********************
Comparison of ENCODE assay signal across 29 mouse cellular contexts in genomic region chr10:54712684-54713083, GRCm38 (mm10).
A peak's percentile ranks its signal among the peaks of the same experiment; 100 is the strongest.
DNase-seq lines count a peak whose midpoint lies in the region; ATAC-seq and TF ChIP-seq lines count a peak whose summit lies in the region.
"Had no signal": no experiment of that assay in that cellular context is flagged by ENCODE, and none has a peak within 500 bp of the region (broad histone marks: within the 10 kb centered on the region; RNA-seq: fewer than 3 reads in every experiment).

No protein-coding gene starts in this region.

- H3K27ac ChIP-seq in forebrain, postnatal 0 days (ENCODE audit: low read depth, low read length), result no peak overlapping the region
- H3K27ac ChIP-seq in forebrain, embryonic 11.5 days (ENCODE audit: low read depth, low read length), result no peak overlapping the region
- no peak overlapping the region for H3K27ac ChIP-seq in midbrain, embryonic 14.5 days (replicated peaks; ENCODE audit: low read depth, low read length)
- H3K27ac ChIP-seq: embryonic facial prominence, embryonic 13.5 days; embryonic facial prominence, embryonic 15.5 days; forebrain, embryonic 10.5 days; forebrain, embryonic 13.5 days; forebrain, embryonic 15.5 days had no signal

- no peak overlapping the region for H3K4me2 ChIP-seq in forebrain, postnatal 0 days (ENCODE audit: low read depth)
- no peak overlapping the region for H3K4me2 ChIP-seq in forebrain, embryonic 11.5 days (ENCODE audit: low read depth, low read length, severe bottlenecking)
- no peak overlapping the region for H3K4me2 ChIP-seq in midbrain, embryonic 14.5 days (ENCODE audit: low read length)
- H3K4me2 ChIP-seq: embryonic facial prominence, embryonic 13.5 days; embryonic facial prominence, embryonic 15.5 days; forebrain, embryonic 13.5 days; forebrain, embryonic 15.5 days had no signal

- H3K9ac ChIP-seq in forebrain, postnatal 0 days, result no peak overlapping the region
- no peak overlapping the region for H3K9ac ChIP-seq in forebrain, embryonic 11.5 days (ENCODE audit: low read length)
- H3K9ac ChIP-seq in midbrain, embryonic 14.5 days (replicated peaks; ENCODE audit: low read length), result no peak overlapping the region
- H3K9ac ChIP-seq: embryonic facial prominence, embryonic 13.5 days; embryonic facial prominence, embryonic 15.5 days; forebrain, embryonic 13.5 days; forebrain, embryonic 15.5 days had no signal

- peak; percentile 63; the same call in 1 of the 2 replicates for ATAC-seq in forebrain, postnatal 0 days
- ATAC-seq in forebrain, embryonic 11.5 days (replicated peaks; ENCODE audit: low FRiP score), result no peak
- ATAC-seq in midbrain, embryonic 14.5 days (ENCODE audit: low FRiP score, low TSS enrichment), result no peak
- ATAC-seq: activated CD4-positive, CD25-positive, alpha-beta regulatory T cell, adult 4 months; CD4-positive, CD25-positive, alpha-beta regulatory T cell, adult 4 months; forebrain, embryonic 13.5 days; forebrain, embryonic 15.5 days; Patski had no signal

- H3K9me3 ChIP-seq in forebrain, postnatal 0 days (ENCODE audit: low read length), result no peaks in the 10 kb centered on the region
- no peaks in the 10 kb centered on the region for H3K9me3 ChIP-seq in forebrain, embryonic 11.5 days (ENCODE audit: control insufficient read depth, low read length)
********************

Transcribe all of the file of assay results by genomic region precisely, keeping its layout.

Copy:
Comparison of ENCODE assay signal across 29 mouse cellular contexts in genomic region chr10:54712684-54713083, GRCm38 (mm10).
A peak's percentile ranks its signal among the peaks of the same experiment; 100 is the strongest.
DNase-seq lines count a peak whose midpoint lies in the region; ATAC-seq and TF ChIP-seq lines count a peak whose summit lies in the region.
"Had no signal": no experiment of that assay in that cellular context is flagged by ENCODE, and none has a peak within 500 bp of the region (broad histone marks: within the 10 kb centered on the region; RNA-seq: fewer than 3 reads in every experiment).

No protein-coding gene starts in this region.

- H3K27ac ChIP-seq in forebrain, postnatal 0 days (ENCODE audit: low read depth, low read length), result no peak overlapping the region
- H3K27ac ChIP-seq in forebrain, embryonic 11.5 days (ENCODE audit: low read depth, low read length), result no peak overlapping the region
- no peak overlapping the region for H3K27ac ChIP-seq in midbrain, embryonic 14.5 days (replicated peaks; ENCODE audit: low read depth, low read length)
- H3K27ac ChIP-seq: embryonic facial prominence, embryonic 13.5 days; embryonic facial prominence, embryonic 15.5 days; forebrain, embryonic 10.5 days; forebrain, embryonic 13.5 days; forebrain, embryonic 15.5 days had no signal

- no peak overlapping the region for H3K4me2 ChIP-seq in forebrain, postnatal 0 days (ENCODE audit: low read depth)
- no peak overlapping the region for H3K4me2 ChIP-seq in forebrain, embryonic 11.5 days (ENCODE audit: low read depth, low read length, severe bottlenecking)
- no peak overlapping the region for H3K4me2 ChIP-seq in midbrain, embryonic 14.5 days (ENCODE audit: low read length)
- H3K4me2 ChIP-seq: embryonic facial prominence, embryonic 13.5 days; embryonic facial prominence, embryonic 15.5 days; forebrain, embryonic 13.5 days; forebrain, embryonic 15.5 days had no signal

- H3K9ac ChIP-seq in forebrain, postnatal 0 days, result no peak overlapping the region
- no peak overlapping the region for H3K9ac ChIP-seq in forebrain, embryonic 11.5 days (ENCODE audit: low read length)
- H3K9ac ChIP-seq in midbrain, embryonic 14.5 days (replicated peaks; ENCODE audit: low read length), result no peak overlapping the region
- H3K9ac ChIP-seq: embryonic facial prominence, embryonic 13.5 days; embryonic facial prominence, embryonic 15.5 days; forebrain, embryonic 13.5 days; forebrain, embryonic 15.5 days had no signal

- peak; percentile 63; the same call in 1 of the 2 replicates for ATAC-seq in forebrain, postnatal 0 days
- ATAC-seq in forebrain, embryonic 11.5 days (replicated peaks; ENCODE audit: low FRiP score), result no peak
- ATAC-seq in midbrain, embryonic 14.5 days (ENCODE audit: low FRiP score, low TSS enrichment), result no peak
- ATAC-seq: activated CD4-positive, CD25-positive, alpha-beta regulatory T cell, adult 4 months; CD4-positive, CD25-positive, alpha-beta regulatory T cell, adult 4 months; forebrain, embryonic 13.5 days; forebrain, embryonic 15.5 days; Patski had no signal

- H3K9me3 ChIP-seq in forebrain, postnatal 0 days (ENCODE audit: low read length), result no peaks in the 10 kb centered on the region
- no peaks in the 10 kb centered on the region for H3K9me3 ChIP-seq in forebrain, embryonic 11.5 days (ENCODE audit: control insufficient read depth, low read length)